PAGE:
Com Laude treats both technical abuse as well as several content abuses as violations of our terms and conditions with our registrants. Our agreements with our clients pass down the prohibitions against abusive activity, including malware distribution, abusively operating botnets, phishing, piracy, copyright or trademark infringement, counterfeiting and other fraudulent practices. We do also recognize the distinction between content and technical forms of abuse and note that as a corporate registrar, we will not always be the best placed ourselves to take appropriate action.

How does Com Laude respond to abuse complaints?

Com Laude has a team which monitors an inbox ( daily for any complaints of abuse. However, as a corporate registrar, Com Laude has very few abuse complaints and no abusive registrations. The most typical abuse complaints we get are from customers of our registrants that may have an issue with the domain name registrant’s products, services, or communications. These clearly are not “abuse” complaints. Our role is enabling communication between a complainant, and the most appropriate party to address the perceived abuse. To be clear, there is no “one size fits all” approach. The type and nature of alleged abuse in question will determine who the most appropriate party is to address it.

Is more regulation and/or stricter contractual obligations the entire solution?

No. Regulation is not always the best option and can struggle to keep pace with technological change. Regulation ends up usually being overly broad and treats every player in the ecosystem the same. There are a range of business models for registries and registrars, especially since the 2012 New gTLD Program. This means an effective approach for mitigating DNS abuse by one registrar or registry may not be effective for another – so that a more targeted, voluntary approach may be a better option. Having said this, we think it is important that the contractual obligations on the legacy gTLD registries in relation to abuse are strengthened – ideally so they are the same standard as gTLD registries.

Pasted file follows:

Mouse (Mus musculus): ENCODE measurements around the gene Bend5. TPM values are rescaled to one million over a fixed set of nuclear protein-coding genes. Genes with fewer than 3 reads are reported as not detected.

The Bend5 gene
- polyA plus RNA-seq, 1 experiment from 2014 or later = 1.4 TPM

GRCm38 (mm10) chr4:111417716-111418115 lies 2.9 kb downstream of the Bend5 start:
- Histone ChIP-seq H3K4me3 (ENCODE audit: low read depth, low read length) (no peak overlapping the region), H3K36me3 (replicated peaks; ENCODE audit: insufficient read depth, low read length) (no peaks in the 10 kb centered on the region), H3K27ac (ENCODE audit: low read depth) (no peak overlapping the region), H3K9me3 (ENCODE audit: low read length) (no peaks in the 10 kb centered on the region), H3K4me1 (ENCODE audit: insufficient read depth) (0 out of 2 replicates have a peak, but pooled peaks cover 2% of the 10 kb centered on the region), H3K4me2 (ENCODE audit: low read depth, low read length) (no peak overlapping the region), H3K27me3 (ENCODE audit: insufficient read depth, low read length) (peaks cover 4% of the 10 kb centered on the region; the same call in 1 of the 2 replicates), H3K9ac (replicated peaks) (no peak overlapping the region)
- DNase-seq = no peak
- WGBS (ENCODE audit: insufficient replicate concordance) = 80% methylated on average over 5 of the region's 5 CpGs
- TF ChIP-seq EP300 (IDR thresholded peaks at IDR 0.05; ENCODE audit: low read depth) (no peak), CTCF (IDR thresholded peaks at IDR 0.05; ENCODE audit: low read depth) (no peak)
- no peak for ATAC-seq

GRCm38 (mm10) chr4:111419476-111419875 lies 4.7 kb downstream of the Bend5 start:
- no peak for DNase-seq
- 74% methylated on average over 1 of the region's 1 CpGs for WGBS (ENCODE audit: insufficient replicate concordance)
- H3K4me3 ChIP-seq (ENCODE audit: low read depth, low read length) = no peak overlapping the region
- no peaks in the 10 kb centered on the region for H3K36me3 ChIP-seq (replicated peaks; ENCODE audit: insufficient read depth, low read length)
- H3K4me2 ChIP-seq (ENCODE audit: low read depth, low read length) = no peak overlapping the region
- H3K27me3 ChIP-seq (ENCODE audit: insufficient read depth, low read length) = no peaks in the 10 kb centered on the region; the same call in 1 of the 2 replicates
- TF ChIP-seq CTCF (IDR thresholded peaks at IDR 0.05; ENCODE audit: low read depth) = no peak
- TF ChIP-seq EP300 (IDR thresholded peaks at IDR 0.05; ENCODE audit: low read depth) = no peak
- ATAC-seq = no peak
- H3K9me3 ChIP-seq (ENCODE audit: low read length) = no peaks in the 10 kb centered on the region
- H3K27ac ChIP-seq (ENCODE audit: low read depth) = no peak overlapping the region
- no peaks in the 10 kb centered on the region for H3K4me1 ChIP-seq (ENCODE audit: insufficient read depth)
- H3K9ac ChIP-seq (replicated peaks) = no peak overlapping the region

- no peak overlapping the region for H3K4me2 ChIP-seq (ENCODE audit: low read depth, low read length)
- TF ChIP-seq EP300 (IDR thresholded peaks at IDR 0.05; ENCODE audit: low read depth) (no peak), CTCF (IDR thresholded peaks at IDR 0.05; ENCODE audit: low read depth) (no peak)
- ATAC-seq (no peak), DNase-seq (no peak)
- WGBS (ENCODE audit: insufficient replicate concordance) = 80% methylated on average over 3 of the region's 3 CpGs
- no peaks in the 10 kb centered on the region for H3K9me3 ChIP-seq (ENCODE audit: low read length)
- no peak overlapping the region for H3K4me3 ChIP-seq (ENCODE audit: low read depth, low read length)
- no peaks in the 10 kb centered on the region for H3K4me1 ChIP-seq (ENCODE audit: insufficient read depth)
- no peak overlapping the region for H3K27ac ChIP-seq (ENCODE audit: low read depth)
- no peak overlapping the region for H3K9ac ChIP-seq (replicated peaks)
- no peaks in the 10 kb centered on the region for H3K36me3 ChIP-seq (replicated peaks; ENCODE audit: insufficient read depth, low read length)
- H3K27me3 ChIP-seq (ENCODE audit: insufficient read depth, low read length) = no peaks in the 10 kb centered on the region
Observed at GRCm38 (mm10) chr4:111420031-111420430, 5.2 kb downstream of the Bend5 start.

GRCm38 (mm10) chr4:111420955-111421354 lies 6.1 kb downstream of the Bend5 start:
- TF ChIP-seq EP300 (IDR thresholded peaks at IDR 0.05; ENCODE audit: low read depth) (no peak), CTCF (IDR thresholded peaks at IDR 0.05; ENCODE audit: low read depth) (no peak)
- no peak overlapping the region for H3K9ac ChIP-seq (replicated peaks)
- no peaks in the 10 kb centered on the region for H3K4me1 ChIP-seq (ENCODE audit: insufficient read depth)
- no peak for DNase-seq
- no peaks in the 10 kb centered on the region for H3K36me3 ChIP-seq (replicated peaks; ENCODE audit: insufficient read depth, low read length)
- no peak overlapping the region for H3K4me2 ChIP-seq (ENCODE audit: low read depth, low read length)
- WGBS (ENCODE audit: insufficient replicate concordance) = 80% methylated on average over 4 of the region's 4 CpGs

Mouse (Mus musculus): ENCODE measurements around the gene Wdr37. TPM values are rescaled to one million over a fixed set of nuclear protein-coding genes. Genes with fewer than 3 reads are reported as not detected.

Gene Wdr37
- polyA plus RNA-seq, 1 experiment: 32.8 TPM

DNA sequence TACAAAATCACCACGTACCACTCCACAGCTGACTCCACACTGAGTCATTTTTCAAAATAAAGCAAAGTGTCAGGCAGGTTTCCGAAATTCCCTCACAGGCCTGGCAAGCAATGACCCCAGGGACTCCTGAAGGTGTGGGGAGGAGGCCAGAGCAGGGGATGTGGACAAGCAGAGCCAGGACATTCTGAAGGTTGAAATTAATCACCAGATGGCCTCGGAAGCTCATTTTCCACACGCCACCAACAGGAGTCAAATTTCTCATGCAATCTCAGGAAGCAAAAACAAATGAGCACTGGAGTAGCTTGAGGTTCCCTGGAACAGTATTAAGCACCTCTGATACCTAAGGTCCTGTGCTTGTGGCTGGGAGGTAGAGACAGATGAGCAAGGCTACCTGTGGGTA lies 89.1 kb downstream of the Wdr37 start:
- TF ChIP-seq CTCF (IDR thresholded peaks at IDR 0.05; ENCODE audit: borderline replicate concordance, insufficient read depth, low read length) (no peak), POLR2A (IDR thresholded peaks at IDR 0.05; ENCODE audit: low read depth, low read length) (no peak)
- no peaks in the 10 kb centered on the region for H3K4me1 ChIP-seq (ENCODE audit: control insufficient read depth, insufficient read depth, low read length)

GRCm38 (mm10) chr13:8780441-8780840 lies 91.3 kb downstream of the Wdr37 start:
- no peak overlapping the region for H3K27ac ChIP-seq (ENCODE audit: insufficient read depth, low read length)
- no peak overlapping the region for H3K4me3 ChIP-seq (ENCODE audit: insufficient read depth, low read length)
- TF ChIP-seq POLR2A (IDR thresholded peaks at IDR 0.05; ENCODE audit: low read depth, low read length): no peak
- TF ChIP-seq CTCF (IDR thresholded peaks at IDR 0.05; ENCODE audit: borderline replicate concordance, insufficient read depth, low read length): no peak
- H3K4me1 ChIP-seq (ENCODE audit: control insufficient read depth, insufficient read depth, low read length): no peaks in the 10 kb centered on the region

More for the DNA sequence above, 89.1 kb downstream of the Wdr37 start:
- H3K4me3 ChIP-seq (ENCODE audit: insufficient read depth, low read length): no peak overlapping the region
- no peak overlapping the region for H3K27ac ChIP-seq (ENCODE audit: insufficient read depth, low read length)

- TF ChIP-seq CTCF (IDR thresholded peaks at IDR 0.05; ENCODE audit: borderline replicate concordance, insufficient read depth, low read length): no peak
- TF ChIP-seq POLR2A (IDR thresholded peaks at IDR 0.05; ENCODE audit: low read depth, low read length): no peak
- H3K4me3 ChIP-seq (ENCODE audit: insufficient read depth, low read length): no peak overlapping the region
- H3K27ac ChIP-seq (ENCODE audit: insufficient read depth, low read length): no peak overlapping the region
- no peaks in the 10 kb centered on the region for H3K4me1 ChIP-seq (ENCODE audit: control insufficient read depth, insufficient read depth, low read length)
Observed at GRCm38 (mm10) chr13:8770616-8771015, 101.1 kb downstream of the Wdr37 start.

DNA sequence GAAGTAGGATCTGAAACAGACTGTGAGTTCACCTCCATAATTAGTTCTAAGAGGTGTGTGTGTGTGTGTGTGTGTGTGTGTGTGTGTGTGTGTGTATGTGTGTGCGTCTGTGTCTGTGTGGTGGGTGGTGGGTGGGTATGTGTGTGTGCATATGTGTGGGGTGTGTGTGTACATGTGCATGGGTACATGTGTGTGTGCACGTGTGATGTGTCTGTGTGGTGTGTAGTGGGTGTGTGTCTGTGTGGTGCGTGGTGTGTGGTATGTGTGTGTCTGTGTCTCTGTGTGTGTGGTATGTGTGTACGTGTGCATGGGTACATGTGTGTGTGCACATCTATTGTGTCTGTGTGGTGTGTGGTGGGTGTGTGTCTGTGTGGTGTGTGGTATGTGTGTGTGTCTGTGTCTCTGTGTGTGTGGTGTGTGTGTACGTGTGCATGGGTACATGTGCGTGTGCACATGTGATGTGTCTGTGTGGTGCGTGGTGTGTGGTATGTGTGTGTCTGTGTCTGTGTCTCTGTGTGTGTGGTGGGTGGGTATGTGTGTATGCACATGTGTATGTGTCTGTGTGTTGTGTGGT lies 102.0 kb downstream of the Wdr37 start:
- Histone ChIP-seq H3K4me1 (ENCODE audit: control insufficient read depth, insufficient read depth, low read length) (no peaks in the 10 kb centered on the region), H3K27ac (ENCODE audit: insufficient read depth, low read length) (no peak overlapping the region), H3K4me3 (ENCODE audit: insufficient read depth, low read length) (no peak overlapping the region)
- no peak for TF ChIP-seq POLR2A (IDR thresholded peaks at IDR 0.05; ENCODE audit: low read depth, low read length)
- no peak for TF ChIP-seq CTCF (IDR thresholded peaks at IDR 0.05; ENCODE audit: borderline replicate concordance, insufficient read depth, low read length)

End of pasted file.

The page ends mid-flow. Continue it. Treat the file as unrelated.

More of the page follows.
At the UK IGF last week, several panelists highlighted that the behaviors themselves are problematic: the online output is merely a symptom of these behaviors. There were also suggestions from the UK government that take-down legislation is not the only approach to dealing with abusive and illegal activity online. Expecting regulation or contractual obligations alone to be a fix-all solution is not realistic.

What is our position on the DNS abuse debate?

We are a corporate registrar and our clients do not have abusive registrations. Our concerns about DNS abuse are on behalf of our clients. Moving forward, we would like to see ICANN Compliance properly enforcing the Registrar Accreditation Agreement by acting against registrars that enable and perpetuate abusive registrations.

Meanwhile, we fully support those contracted parties who have chosen pro-actively to go beyond the contractual minimum. This month a group of registries and registrars have recently announced their voluntary Framework to Address Abuse which identifies certain forms of content abuse, considered so egregious that these parties would act, even without a court order, if presented with specific and credible notice, namely: (1) child sexual abuse materials (“CSAM”); (2) illegal distribution of opioids online; (3) human trafficking; and (4) specific and credible incitements to violence. We would encourage all registries and registrars to consider voluntarily adopting measures like this to responsibly address abuse.

For the latest update on this news please see here.